The investigators, from Kyung Hee University in Seoul, South Korea, conducted taste tests and measured body mass index (BMI) in two groups of children: 42 with chronic OME who were having a tube inserted to drain the fluid from their ear and another 42 children without chronic OME.
Children suffering from ear infections tended to be heavier than their counterparts. They also had reduced taste in the front part of the tongue, in particular, leading to a raised threshold for sweet and salt tastes. There was also a reduced ability to detect sour and bitter, but this was much less pronounced.
A higher taste threshold could indicate that children with chronic OME need to eat more food to get the sweet and salty tastes they crave, explained the study authors. And according to Simons, that could mean taking in more calories, "resulting in a contribution to obesity."
If this, in fact, does turn out to be the case, "this may be another reason to treat chronic OME," Simons reasoned.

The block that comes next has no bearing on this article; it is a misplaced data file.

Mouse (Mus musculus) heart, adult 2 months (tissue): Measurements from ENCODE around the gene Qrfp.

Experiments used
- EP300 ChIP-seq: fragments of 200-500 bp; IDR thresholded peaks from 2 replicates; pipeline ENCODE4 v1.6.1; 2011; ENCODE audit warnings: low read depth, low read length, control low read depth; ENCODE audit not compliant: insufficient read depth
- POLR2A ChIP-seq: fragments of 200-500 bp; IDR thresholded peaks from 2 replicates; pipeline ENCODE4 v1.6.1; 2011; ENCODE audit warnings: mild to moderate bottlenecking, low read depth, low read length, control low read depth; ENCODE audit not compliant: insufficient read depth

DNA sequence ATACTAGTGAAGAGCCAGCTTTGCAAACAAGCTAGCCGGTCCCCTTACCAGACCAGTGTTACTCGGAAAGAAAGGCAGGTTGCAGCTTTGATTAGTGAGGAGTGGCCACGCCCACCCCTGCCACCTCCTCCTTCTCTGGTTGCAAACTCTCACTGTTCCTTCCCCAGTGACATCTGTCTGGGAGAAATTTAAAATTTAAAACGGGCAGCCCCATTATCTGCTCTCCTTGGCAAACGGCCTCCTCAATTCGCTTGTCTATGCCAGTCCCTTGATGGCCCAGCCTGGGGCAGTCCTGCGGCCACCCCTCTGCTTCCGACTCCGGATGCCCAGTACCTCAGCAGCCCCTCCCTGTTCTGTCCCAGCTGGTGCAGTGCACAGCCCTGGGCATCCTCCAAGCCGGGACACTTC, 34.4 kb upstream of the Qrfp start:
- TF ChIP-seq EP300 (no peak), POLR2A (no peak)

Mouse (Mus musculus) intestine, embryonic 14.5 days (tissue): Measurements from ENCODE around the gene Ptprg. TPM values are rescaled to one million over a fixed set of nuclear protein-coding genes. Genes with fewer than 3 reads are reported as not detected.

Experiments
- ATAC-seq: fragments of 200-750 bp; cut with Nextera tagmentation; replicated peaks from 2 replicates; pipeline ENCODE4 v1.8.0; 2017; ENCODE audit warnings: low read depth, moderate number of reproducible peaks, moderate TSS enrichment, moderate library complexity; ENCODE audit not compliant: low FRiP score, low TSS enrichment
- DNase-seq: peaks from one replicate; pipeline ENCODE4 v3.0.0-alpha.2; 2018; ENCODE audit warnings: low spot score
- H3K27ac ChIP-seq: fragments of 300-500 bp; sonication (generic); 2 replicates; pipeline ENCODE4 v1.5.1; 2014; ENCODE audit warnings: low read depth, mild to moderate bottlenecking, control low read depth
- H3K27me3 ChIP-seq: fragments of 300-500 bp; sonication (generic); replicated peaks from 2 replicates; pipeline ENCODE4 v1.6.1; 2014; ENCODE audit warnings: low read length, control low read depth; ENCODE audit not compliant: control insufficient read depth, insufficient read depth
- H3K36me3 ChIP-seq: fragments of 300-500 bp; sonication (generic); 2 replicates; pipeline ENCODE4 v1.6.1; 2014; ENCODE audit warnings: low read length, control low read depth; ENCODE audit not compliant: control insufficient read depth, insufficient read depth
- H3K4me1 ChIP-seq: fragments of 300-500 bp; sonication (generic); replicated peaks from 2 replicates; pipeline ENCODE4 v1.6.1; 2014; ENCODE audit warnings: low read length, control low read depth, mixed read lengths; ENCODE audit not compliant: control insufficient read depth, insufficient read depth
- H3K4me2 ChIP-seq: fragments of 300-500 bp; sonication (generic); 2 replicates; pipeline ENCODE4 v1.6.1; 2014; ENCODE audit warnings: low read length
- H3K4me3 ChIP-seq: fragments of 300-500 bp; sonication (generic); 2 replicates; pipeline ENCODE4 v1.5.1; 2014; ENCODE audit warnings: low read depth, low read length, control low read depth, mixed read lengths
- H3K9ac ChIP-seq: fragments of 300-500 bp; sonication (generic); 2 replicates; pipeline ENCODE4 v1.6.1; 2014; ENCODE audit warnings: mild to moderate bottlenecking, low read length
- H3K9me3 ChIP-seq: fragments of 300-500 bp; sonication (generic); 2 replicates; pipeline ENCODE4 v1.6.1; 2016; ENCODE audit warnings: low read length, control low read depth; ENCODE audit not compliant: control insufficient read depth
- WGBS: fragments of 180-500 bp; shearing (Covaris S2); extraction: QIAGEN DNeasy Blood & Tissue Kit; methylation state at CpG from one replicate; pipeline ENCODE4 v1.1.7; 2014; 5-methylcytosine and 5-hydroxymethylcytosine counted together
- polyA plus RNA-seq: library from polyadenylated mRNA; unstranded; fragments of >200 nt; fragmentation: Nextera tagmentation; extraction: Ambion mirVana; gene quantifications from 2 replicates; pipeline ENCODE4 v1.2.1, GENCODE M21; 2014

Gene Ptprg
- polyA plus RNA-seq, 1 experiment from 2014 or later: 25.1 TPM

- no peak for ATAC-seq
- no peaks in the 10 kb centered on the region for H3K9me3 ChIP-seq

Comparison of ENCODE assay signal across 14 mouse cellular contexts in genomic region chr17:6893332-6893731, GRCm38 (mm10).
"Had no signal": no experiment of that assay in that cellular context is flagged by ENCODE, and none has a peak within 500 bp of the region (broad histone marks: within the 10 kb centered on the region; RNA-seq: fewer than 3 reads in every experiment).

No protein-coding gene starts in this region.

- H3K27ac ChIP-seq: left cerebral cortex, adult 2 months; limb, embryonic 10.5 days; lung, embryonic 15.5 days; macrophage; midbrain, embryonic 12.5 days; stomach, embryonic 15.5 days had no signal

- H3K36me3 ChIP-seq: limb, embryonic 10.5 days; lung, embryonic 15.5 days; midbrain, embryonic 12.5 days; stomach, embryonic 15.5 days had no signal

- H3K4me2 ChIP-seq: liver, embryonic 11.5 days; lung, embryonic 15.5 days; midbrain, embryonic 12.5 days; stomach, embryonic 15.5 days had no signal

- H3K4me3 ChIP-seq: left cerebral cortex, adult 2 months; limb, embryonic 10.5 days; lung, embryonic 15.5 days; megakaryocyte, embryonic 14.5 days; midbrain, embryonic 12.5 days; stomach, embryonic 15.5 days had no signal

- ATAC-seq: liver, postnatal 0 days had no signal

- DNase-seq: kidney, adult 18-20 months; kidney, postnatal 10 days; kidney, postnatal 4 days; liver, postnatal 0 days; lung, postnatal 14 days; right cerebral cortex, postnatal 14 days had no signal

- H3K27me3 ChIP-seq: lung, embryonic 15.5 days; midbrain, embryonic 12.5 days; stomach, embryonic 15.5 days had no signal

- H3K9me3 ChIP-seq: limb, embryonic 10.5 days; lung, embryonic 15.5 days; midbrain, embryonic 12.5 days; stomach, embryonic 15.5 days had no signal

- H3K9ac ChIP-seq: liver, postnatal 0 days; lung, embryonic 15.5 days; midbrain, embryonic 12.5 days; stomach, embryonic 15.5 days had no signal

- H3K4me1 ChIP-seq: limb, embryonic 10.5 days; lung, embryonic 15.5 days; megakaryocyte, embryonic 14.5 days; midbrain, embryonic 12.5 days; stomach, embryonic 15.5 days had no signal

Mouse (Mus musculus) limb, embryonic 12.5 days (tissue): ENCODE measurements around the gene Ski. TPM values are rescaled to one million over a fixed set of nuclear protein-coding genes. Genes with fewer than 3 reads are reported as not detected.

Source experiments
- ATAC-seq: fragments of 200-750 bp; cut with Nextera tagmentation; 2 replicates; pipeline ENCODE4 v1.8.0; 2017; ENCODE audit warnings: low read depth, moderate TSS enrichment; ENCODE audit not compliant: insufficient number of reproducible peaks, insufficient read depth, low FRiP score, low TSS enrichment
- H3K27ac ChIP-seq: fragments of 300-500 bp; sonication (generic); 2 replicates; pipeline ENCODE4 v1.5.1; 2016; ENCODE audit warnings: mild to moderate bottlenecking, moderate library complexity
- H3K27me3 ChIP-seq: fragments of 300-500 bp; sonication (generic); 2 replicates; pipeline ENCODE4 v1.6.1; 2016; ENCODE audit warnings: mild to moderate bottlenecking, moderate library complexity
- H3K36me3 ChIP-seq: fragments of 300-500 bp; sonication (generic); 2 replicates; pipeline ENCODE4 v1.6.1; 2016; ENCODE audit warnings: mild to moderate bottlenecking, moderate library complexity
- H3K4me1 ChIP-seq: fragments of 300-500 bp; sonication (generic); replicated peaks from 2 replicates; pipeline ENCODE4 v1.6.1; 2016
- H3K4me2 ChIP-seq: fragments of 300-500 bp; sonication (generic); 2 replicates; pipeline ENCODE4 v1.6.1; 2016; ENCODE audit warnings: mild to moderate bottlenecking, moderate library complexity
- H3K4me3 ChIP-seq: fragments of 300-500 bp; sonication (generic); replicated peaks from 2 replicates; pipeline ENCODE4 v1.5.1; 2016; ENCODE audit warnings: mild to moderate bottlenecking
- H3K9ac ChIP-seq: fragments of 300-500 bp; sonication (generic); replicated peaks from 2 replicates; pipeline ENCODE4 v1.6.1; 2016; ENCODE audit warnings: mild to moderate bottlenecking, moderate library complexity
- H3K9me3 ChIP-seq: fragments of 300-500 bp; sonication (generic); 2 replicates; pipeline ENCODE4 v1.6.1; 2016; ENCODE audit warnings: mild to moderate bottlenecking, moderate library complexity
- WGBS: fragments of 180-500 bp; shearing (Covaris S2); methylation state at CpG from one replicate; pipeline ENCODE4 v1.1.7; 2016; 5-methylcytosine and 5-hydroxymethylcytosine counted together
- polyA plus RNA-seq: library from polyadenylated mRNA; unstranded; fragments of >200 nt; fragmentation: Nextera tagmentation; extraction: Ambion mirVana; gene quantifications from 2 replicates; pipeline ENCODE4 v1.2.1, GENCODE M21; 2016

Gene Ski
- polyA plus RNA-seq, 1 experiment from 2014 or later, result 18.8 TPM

On the other hand, the relationship may not be so simple. Carolyn Landis, associate professor of pediatrics at Rainbow Babies & Children's Hospital at University Hospitals in Cleveland, said the connection might be the other way around, with obesity helping to cause ear infections.
"It's kind of a chicken-and-egg thing," she said. As the study noted, obese people do have a thicker fat padding around their ear, which can predispose them to ear infections.
"It would be interesting to explore this further but from this one study, we can't say much definitively," Landis said.
There's more on ear infections at the American Academy of Pediatrics.
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